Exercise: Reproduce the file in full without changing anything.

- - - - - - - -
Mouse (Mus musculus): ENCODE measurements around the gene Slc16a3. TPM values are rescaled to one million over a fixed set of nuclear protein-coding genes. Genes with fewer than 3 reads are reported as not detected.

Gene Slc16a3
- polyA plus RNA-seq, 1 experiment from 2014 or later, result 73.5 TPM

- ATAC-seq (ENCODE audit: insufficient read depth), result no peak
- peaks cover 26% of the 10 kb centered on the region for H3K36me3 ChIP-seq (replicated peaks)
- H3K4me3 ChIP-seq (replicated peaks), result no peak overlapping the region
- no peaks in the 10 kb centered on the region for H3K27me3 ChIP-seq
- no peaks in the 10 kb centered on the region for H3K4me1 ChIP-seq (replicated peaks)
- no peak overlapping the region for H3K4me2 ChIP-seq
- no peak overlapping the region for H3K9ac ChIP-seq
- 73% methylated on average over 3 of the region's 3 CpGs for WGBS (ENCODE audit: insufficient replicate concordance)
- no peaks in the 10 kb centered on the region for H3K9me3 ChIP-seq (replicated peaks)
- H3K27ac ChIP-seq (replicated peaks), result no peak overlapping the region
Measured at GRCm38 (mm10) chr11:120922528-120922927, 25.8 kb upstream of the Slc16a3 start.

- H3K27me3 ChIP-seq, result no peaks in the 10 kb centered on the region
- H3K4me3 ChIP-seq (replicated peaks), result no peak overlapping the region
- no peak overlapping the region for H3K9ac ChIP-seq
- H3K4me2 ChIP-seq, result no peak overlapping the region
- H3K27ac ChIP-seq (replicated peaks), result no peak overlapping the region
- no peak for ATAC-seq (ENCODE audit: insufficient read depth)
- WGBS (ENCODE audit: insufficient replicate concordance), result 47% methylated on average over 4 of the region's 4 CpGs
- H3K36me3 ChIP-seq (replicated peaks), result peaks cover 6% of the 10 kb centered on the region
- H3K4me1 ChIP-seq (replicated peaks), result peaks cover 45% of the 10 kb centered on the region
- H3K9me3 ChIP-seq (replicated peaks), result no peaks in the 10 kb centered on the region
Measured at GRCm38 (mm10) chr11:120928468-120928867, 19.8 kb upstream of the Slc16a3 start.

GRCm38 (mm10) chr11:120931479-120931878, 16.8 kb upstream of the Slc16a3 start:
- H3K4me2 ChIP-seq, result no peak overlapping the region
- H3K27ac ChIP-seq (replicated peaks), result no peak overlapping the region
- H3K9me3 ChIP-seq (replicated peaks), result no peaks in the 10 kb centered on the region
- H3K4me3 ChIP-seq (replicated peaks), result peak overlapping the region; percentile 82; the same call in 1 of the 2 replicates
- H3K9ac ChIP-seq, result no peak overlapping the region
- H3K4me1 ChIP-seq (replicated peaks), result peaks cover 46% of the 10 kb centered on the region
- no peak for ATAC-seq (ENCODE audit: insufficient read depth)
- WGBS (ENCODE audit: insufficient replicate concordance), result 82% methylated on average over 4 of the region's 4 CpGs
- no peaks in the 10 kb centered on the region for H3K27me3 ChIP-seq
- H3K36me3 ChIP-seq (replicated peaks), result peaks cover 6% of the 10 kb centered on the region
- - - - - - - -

Mouse (Mus musculus): ENCODE measurements around the gene Slc16a3. TPM values are rescaled to one million over a fixed set of nuclear protein-coding genes. Genes with fewer than 3 reads are reported as not detected.

Gene Slc16a3
- polyA plus RNA-seq, 1 experiment from 2014 or later, result 73.5 TPM

- ATAC-seq (ENCODE audit: insufficient read depth), result no peak
- peaks cover 26% of the 10 kb centered on the region for H3K36me3 ChIP-seq (replicated peaks)
- H3K4me3 ChIP-seq (replicated peaks), result no peak overlapping the region
- no peaks in the 10 kb centered on the region for H3K27me3 ChIP-seq
- no peaks in the 10 kb centered on the region for H3K4me1 ChIP-seq (replicated peaks)
- no peak overlapping the region for H3K4me2 ChIP-seq
- no peak overlapping the region for H3K9ac ChIP-seq
- 73% methylated on average over 3 of the region's 3 CpGs for WGBS (ENCODE audit: insufficient replicate concordance)
- no peaks in the 10 kb centered on the region for H3K9me3 ChIP-seq (replicated peaks)
- H3K27ac ChIP-seq (replicated peaks), result no peak overlapping the region
Measured at GRCm38 (mm10) chr11:120922528-120922927, 25.8 kb upstream of the Slc16a3 start.

- H3K27me3 ChIP-seq, result no peaks in the 10 kb centered on the region
- H3K4me3 ChIP-seq (replicated peaks), result no peak overlapping the region
- no peak overlapping the region for H3K9ac ChIP-seq
- H3K4me2 ChIP-seq, result no peak overlapping the region
- H3K27ac ChIP-seq (replicated peaks), result no peak overlapping the region
- no peak for ATAC-seq (ENCODE audit: insufficient read depth)
- WGBS (ENCODE audit: insufficient replicate concordance), result 47% methylated on average over 4 of the region's 4 CpGs
- H3K36me3 ChIP-seq (replicated peaks), result peaks cover 6% of the 10 kb centered on the region
- H3K4me1 ChIP-seq (replicated peaks), result peaks cover 45% of the 10 kb centered on the region
- H3K9me3 ChIP-seq (replicated peaks), result no peaks in the 10 kb centered on the region
Measured at GRCm38 (mm10) chr11:120928468-120928867, 19.8 kb upstream of the Slc16a3 start.

GRCm38 (mm10) chr11:120931479-120931878, 16.8 kb upstream of the Slc16a3 start:
- H3K4me2 ChIP-seq, result no peak overlapping the region
- H3K27ac ChIP-seq (replicated peaks), result no peak overlapping the region
- H3K9me3 ChIP-seq (replicated peaks), result no peaks in the 10 kb centered on the region
- H3K4me3 ChIP-seq (replicated peaks), result peak overlapping the region; percentile 82; the same call in 1 of the 2 replicates
- H3K9ac ChIP-seq, result no peak overlapping the region
- H3K4me1 ChIP-seq (replicated peaks), result peaks cover 46% of the 10 kb centered on the region
- no peak for ATAC-seq (ENCODE audit: insufficient read depth)
- WGBS (ENCODE audit: insufficient replicate concordance), result 82% methylated on average over 4 of the region's 4 CpGs
- no peaks in the 10 kb centered on the region for H3K27me3 ChIP-seq
- H3K36me3 ChIP-seq (replicated peaks), result peaks cover 6% of the 10 kb centered on the region